Structure the investment agreement to align and incentivize entrepreneurs to your attitudes and behaviors to risk. Oh, how does that work? An example:
American investor financings typically include an equity option plan for founders and employees. In some emerging countries, legislation permits the issuing of equity options to management of start-ups. When permissible, distribute equity shares based on revenues realized vs. traditional metrics like length of time served in the company or # of users engaged. If legislation does not permit this action, structure the investment agreement as equity earn-ins held in escrow with shares issued when agreed-upon metrics are achieved.
For Governments/Development Finance Institutions—Atypical Leadership Needed
Governments and their finance institutions conceive venture initiatives to catalyze venture funds, to finance the startup of start-up communities. Frequently these funds are modeled to the program called Yozma, the Israel Government’s fund-of?funds.
Yozma was capitalized with $100 million; $80 million which financed new VC funds with $20 million for direct investment into Israeli tech SMEs. It invested $8 million into a private VC fund with a minimum of $12 million/fund invested by Israeli and foreign venture capitalists. Yozma financed ten VC funds with a total capitalization exceeding $200 million. These funds went on to finance innovative companies and spur the development of the high tech SME and VC industry in Israel, where one did not exist before. Fast forward 10 years and the 10 funds supported by Yozma were managing over $3+billion with the VC industry in Israel managing $10+billion.
Yozma-type schemes offer economic incentives to induce investment and build learning experiences in seed and early stage tech investing such as:
1.) Commit up to 49% of the capital to the creation of a new VC fund
2.) Offer preferential returns to investors
3.) Take 1st losses on failed investments
4.) Cap financial returns to the Government so as to boost profits to investors
5.) Subsidize management fees &/or pay the costs of investment due diligence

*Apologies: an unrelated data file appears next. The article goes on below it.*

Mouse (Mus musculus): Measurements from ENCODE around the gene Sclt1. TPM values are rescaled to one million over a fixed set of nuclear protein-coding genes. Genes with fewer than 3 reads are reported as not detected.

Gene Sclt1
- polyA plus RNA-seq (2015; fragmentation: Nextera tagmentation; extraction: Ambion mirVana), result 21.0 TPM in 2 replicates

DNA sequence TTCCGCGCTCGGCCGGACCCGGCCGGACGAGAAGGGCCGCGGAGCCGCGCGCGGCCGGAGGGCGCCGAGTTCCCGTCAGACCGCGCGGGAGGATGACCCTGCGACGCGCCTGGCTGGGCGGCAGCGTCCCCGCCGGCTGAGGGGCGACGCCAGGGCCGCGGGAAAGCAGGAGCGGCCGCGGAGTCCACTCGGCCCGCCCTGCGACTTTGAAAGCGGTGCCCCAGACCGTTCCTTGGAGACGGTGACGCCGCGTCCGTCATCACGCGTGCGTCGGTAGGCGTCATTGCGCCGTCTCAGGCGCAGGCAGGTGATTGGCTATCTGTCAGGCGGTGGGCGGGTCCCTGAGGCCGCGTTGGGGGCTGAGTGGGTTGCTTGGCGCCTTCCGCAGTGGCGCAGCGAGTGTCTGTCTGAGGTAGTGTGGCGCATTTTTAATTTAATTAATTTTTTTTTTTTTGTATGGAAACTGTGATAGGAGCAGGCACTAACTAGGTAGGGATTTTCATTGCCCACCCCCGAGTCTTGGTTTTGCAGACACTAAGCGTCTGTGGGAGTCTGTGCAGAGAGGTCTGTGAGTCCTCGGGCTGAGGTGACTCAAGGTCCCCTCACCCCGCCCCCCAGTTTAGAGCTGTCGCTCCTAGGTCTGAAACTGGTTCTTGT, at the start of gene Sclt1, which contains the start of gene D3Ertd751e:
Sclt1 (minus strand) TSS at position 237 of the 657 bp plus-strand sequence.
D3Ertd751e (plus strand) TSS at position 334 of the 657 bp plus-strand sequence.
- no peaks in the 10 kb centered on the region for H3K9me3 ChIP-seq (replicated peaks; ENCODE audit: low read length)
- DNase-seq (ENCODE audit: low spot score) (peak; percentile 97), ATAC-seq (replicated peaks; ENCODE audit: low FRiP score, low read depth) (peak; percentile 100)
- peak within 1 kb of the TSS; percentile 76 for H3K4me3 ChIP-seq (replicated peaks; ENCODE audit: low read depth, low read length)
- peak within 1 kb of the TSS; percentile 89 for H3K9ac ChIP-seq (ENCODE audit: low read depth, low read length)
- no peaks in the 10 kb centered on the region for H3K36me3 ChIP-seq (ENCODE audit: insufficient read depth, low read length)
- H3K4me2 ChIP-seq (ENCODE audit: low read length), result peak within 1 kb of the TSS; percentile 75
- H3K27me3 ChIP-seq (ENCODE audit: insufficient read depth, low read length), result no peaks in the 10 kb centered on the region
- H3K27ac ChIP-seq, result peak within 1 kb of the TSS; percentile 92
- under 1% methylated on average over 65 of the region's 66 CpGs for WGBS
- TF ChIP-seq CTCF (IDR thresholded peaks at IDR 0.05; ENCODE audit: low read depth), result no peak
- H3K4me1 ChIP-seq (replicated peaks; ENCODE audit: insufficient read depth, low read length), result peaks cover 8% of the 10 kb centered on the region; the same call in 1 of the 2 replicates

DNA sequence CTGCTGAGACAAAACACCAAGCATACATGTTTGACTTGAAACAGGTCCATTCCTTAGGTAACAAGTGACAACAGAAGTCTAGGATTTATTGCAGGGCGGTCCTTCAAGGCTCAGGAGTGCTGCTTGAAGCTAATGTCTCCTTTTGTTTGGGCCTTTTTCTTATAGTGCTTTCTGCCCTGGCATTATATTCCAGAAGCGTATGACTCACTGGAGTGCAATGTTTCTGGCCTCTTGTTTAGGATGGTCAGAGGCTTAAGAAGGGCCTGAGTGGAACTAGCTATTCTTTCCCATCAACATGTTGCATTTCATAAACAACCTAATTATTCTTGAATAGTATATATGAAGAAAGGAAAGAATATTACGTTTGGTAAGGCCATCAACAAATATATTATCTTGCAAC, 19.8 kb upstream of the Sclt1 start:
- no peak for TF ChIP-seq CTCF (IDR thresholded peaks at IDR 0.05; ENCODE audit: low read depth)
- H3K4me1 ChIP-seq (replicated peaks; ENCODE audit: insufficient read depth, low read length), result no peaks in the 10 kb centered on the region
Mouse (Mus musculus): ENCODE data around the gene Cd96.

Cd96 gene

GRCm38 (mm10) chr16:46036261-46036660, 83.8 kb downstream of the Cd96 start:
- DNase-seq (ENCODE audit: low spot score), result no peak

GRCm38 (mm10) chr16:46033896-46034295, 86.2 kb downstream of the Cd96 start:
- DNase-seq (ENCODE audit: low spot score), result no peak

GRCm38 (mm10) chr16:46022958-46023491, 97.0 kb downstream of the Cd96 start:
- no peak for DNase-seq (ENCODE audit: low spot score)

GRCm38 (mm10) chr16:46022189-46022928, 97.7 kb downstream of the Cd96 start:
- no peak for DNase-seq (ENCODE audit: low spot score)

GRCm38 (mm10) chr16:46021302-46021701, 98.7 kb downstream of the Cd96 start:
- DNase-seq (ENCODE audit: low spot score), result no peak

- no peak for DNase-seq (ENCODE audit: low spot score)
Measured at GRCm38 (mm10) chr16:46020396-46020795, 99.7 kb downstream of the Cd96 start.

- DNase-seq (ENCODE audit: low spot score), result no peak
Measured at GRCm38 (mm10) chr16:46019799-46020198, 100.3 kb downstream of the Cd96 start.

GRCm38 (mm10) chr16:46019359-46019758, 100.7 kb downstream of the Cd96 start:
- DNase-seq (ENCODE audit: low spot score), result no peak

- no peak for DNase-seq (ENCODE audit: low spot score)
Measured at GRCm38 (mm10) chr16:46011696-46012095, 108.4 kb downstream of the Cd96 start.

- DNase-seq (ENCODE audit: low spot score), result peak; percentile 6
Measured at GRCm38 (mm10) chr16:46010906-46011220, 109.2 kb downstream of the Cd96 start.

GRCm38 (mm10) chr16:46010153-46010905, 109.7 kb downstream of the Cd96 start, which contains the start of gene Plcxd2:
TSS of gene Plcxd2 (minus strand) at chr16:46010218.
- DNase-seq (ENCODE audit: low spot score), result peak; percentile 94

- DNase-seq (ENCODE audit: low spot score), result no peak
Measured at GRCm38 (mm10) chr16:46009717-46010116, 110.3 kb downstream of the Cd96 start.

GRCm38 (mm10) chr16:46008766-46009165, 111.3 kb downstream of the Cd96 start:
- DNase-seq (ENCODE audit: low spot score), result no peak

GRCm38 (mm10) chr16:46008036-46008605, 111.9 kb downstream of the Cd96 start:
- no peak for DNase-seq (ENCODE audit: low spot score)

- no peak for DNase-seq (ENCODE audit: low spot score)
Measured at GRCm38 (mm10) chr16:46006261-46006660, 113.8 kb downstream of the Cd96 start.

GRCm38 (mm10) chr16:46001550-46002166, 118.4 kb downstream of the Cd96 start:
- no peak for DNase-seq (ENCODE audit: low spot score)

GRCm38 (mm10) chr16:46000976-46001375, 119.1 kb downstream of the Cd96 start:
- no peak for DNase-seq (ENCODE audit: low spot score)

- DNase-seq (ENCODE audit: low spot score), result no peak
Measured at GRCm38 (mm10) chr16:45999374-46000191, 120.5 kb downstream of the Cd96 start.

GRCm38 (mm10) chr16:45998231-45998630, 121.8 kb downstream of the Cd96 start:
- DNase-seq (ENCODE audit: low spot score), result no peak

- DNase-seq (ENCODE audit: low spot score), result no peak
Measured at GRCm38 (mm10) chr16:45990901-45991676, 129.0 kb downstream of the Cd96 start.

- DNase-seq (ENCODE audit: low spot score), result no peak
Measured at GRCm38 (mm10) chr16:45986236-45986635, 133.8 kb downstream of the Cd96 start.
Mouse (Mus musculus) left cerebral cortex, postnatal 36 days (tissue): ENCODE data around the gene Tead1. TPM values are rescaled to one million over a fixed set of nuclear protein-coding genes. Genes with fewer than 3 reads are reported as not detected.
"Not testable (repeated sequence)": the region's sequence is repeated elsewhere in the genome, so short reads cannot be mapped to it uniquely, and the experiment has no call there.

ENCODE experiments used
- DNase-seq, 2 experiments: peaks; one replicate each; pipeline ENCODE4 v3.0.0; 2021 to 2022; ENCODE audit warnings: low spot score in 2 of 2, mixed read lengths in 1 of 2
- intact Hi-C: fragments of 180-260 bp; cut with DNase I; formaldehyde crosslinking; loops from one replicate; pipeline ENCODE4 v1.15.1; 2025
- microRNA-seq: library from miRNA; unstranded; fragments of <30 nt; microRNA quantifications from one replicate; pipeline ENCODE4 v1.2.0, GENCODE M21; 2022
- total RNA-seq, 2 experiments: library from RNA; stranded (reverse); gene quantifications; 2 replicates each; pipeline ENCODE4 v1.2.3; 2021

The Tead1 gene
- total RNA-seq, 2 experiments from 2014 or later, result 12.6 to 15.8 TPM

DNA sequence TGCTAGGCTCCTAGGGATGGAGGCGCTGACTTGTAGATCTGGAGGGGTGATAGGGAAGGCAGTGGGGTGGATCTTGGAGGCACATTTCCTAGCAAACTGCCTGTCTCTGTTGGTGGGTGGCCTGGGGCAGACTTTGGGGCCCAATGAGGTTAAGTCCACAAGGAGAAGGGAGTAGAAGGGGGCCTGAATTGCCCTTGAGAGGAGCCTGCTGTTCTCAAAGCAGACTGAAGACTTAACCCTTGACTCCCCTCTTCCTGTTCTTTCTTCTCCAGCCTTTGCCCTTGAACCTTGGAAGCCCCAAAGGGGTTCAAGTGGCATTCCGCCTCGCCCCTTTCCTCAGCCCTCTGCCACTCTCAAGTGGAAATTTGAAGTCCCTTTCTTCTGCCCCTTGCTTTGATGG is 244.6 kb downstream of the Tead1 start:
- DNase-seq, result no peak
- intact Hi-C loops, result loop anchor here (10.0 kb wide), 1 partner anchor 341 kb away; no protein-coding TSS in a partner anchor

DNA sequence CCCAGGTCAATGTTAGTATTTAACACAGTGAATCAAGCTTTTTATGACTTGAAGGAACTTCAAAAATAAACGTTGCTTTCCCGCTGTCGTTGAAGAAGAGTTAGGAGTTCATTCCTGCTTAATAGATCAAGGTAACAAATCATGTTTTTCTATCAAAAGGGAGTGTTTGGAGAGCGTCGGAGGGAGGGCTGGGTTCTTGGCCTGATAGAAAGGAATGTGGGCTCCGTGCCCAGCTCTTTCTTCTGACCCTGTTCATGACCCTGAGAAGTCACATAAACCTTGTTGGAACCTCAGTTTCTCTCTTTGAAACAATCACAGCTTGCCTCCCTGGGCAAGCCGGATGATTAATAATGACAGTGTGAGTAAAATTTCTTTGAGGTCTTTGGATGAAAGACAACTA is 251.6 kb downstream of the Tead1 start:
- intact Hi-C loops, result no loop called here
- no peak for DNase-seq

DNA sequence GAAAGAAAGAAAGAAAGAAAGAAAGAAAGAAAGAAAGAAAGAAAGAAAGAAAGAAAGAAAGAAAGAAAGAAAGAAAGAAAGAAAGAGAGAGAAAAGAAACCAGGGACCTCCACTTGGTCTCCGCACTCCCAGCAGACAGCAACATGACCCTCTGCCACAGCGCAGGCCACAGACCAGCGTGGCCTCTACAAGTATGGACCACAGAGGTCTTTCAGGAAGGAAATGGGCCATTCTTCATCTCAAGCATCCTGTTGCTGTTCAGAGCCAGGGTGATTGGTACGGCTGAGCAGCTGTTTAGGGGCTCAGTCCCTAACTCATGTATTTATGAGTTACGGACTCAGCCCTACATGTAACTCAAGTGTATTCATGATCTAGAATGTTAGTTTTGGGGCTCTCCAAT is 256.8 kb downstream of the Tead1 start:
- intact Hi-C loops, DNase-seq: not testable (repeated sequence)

6.) Allow private investors to ‘buy-out’ the Government’s equity, usually within the 1st five years of fund operation, at cost + a bank interest rate of return
Yozma worked exceedingly well in Israel and a few industrial nations. But results in China, Russia, Chile, and other emerging countries has not been so spectacular; local investors didn’t respond in the #s or volume of investments in the seed and early stage sector as expected and targeted by sponsoring governments.
Hmmmm. Reality sets-in as staffers scramble for new solutions and a chair before the music stops. “Let’s try something different.”
When domestic capital does not change its risk behavior to seed/early stage tech, government staffers work vigorously to create a new class of investor—angels—since their risk behavior better matches the profile of entrepreneurial ventures. While angel investors are welcome in all countries, developing this community takes years to accomplish with multiple false starts and entrepreneurs seeking money now going unfunded.
“Hmmmm—let’s rethink what the initiatives should be.”
Plenty of money exists in the pocketbooks of local investors in emerging markets to finance start-ups for a start-up community to emerge. What’s required is the unlocking and mobilizing of local capital for investment in technology, 1st time entrepreneurs and early stage tech SMEs. Certainly encouraging a cloning strategy in the entrepreneurial community is one solution to unleashing local capital as the successes of Russian clonentrepreneurs proved.